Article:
Why do things happen like this? Why was Wednesday, October 16 just like the Wednesday before?
The day was the same. A few students did their presentations, he had his usual curious questions, we discussed the end of the sexism book, handed back papers and went home.
These were the last papers he ever handed back. My 9.2/10 grade was one of the last papers he read.
Dr. Robert Dardenne left a hand print in my cement. We called him Dardenne. Dardenne wasn’t smart, he was brilliant. He wasn’t kind, he was utterly compassionate for life and people. He wasn’t just sensible, he was wise.
His educated perception on the world around him touched students, faculty and the whole USFSP body.
He would tell us that posting on Facebook about him is so silly. What kind of world is this where we express the deepest of emotion, the loosing of a loved one, online? The movement of today’s technologies never fazed him. He accepted the change as a transformation of culture.
On the first day of class this semester in his Media and Culture class, he was already sharing his wisdom and acknowledgement of today’s technologies. He was talking about having cell phones in class and how it was absurd that we are so attached to “this little thing,” he would say. He talked about an emergency, what an “emergency” actually is and how the meaning of one has changed so much. Now, anything can be an emergency to run out of class and pick up the phone, only to hear that your sister ran out of gas at the top of your street. He poked fun at the addiction to technology, but never rejected it. He had a special love for watching the movement of culture.
I will always remember what advice he has given me. On an article I wrote for class, he commented “You’re a smart girl. You can do better.” At the time, I thought to myself, “Jerk.” But, he was so right. I know I can. I was being lazy and he saw straight through me. He was that kind of person. He knew his students, expected the best and graded exactly on that basis.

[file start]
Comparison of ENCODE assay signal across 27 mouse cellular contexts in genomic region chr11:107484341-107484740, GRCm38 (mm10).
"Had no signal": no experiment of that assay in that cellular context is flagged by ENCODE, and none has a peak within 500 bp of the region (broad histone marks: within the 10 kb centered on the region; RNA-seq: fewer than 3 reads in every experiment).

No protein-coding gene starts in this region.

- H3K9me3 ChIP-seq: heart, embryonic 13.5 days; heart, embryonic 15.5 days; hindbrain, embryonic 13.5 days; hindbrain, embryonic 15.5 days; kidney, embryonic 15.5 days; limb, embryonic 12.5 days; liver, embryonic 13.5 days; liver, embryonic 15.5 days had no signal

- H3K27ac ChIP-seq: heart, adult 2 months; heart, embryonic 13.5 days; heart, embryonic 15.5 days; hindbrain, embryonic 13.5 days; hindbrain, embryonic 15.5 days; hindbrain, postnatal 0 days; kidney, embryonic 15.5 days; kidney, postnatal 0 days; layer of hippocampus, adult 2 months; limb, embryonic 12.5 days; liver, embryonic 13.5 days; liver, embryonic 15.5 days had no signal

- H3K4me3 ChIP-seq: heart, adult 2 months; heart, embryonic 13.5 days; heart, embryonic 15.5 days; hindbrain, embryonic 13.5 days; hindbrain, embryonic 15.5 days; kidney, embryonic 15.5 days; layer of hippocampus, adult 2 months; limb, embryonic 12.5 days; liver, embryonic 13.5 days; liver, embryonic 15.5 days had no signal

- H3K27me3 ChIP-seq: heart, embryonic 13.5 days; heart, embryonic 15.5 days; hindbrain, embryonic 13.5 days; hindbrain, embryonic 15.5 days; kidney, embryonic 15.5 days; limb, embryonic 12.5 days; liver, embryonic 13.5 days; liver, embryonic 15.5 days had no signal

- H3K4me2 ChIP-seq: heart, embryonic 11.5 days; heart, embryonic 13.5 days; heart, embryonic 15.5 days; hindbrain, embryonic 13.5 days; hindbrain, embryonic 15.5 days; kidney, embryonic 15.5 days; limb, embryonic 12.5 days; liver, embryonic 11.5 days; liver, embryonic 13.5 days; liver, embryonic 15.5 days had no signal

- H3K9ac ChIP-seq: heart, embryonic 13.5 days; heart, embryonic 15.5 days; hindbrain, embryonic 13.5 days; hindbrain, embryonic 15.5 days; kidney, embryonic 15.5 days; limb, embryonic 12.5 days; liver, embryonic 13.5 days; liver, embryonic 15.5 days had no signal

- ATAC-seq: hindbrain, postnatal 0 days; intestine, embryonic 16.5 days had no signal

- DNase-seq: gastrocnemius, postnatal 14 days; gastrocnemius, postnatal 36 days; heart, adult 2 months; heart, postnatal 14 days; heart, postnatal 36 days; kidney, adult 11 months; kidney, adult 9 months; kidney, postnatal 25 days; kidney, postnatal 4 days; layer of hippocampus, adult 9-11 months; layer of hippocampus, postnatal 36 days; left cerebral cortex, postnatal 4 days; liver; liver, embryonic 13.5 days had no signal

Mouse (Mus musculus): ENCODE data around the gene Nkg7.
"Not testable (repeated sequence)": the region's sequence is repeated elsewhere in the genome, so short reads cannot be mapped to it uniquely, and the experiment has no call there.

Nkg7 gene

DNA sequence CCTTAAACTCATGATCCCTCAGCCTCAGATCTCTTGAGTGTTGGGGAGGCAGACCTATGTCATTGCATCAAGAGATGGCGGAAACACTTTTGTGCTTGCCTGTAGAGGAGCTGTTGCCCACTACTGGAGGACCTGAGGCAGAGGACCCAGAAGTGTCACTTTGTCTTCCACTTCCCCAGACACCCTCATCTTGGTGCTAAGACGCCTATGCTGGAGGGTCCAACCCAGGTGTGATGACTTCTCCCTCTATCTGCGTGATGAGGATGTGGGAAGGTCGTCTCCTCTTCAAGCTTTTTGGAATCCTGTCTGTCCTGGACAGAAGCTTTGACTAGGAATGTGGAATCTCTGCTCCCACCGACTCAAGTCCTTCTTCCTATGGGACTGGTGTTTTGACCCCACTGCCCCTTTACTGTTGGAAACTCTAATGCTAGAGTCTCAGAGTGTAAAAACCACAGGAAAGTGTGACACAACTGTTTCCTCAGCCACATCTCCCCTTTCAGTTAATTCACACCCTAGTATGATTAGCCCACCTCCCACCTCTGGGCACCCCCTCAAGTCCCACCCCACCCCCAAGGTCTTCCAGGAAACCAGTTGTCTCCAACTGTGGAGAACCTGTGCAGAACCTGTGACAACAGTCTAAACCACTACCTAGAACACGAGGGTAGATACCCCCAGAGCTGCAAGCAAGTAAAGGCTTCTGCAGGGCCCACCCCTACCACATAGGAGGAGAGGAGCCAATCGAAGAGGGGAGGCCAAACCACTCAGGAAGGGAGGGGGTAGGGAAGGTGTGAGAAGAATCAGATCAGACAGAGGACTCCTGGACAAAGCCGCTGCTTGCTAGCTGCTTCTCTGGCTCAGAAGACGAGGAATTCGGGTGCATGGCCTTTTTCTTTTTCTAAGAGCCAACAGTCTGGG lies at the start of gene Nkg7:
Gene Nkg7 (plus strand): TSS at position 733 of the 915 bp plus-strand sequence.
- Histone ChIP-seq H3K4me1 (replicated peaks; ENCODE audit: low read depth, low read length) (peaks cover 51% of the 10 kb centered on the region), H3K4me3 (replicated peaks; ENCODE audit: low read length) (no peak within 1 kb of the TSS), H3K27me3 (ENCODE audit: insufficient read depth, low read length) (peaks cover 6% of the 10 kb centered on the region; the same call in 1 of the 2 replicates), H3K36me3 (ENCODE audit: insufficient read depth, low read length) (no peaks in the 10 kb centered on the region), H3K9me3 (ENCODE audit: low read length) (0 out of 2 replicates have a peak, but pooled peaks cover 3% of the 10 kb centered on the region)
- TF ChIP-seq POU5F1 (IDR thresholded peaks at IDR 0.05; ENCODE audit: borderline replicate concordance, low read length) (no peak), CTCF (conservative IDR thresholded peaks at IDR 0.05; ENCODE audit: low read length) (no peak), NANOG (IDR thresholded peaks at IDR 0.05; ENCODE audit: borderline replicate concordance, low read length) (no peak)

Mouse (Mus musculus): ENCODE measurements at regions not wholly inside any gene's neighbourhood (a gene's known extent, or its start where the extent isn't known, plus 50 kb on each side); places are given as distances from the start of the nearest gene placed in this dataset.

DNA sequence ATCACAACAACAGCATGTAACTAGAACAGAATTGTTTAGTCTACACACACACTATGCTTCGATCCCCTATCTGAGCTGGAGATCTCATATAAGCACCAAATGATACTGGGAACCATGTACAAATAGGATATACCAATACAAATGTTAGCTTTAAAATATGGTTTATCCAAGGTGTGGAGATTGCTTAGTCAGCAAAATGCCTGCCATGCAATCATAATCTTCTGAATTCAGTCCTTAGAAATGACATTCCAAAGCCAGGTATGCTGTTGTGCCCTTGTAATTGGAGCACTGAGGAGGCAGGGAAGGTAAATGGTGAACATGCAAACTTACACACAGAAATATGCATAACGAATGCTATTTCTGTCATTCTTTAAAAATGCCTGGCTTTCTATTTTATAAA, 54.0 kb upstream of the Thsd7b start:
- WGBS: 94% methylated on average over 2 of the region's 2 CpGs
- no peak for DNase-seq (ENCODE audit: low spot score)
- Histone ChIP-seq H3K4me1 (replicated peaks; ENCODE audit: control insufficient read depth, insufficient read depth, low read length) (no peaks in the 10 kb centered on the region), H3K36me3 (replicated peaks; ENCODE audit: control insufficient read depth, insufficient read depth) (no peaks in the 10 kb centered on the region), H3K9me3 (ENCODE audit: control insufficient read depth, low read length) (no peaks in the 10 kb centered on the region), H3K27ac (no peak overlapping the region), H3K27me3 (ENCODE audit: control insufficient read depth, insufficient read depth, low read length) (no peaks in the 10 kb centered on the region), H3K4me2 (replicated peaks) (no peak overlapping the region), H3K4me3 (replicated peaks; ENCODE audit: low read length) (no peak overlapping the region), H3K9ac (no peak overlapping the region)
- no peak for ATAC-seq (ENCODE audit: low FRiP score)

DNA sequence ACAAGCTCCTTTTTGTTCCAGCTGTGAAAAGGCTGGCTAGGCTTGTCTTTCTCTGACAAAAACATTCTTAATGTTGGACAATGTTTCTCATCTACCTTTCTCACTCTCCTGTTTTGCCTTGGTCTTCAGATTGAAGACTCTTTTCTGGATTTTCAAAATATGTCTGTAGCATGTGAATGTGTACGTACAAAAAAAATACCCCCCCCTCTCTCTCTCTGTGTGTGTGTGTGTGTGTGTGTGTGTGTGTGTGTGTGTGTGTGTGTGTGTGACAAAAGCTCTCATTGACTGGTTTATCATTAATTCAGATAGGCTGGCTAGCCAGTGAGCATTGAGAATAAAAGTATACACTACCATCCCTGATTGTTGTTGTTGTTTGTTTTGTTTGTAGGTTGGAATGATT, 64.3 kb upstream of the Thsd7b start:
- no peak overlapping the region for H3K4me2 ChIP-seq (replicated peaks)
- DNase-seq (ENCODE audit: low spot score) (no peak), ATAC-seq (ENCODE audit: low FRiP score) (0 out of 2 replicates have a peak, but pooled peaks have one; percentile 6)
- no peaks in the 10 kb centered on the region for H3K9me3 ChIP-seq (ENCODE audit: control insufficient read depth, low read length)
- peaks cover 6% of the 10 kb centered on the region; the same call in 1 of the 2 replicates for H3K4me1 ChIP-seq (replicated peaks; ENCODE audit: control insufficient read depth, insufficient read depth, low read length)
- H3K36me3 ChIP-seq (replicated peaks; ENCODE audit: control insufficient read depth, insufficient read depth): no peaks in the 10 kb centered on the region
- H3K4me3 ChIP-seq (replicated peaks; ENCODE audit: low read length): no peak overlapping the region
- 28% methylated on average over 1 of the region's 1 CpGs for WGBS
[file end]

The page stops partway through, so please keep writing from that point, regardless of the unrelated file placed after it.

His classes were tough, but they were tough only for one reason. He wanted his students to learn, not just to understand.
I wish he was still here. I wanted to watch the movement of the journalism industry with him. As newspapers adapt to the digital world, I wanted to know what he thought about the changes now and the changes that are to come.
I am going to be thinking to myself throughout my journalism career, “What does Dardenne think about this?” He was so intuitive. I will always wonder what he thinks about the changes happening throughout the journalism industry.
I went to Dardenne’s office on October 14 to ask questions about an upcoming AP Style exam. He dug through his thousands of books in search of an old AP Stylebook, commenting on the difference in size. He talked about how the Associated Press has made changes to the book just for business purposes, since now we can go online to resell the books. Of course, that’s not making the publisher any money. All his little insights, I will carry with me.
I miss him terribly. Did I absorb every last bit of information he shared with me? He was so wise, knowledgeable and respectable. I get angry thinking about the students who played on their cell phones during class or laid their head down. They didn’t understand exactly who was teaching. Dardenne deserved all the respect in the world and I owe it to him.
His wisdom and open-minded character will remain with me as I travel from college to my career. I will never forget Dr. Robert Dardenne. He helped me when I was confused, taught me when I was oblivious, and more importantly, never lost faith in me.
I will never have another professor like Dardenne. USFSP will move forward, but we will never be the same.